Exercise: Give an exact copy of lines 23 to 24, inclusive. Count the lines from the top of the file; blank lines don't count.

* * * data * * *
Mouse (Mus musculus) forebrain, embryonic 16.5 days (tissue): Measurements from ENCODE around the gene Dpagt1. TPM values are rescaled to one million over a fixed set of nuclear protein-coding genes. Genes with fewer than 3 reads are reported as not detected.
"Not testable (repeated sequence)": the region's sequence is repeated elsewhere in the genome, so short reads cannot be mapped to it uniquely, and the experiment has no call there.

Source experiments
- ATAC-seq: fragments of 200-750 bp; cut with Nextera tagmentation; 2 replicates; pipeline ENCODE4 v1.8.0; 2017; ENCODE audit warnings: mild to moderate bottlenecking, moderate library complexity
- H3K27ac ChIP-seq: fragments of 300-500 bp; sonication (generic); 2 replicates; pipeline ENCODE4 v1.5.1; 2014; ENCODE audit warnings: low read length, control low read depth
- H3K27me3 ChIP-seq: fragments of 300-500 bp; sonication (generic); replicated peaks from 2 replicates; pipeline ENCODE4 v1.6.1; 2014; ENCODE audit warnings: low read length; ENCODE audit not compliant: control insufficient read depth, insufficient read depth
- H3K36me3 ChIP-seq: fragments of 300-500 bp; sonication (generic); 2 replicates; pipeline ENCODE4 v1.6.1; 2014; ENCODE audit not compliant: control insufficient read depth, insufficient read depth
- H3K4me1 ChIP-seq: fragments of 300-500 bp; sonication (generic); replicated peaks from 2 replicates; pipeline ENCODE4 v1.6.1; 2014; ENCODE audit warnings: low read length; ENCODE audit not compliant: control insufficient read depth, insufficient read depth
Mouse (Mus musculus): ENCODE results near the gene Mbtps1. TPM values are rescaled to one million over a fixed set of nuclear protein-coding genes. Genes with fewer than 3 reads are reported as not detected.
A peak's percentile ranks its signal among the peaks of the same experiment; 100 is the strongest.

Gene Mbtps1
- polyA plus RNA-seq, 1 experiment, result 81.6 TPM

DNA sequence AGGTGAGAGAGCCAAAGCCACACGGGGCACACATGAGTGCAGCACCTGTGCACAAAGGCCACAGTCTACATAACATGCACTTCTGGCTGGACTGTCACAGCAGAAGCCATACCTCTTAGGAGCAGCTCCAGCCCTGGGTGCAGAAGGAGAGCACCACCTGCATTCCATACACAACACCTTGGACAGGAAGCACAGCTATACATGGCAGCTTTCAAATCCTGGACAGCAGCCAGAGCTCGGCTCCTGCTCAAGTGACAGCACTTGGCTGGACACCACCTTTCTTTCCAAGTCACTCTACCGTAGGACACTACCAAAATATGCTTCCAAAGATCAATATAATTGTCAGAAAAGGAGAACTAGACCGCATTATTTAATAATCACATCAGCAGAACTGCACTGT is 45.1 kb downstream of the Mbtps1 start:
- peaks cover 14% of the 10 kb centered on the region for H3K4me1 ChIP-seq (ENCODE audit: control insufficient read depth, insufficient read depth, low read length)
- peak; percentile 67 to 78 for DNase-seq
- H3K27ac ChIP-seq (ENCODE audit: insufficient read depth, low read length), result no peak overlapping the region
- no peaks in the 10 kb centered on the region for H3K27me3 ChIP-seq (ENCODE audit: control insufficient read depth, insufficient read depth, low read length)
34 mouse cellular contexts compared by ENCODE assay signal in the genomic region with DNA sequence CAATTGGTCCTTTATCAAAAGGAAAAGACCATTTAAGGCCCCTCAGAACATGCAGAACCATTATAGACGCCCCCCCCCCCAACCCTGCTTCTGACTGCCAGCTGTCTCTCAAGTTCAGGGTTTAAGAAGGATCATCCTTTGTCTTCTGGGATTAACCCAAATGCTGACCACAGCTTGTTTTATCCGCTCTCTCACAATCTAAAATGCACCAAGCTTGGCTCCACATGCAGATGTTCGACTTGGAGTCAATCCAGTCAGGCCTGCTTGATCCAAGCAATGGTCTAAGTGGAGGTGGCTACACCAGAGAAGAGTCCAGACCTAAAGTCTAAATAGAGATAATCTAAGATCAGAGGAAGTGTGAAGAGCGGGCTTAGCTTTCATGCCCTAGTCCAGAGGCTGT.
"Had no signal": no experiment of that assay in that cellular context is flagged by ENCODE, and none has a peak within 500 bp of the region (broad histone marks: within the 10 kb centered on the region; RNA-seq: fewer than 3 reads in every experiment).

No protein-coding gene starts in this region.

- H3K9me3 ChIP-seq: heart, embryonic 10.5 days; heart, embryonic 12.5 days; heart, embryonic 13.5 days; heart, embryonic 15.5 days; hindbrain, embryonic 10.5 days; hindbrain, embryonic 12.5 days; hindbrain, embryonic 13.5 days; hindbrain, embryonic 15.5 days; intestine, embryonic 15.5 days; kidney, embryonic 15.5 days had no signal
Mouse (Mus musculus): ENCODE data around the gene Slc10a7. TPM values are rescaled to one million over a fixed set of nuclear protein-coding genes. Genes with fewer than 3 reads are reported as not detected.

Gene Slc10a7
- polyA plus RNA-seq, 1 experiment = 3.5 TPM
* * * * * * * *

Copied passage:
Gene Slc10a7
- polyA plus RNA-seq, 1 experiment = 3.5 TPM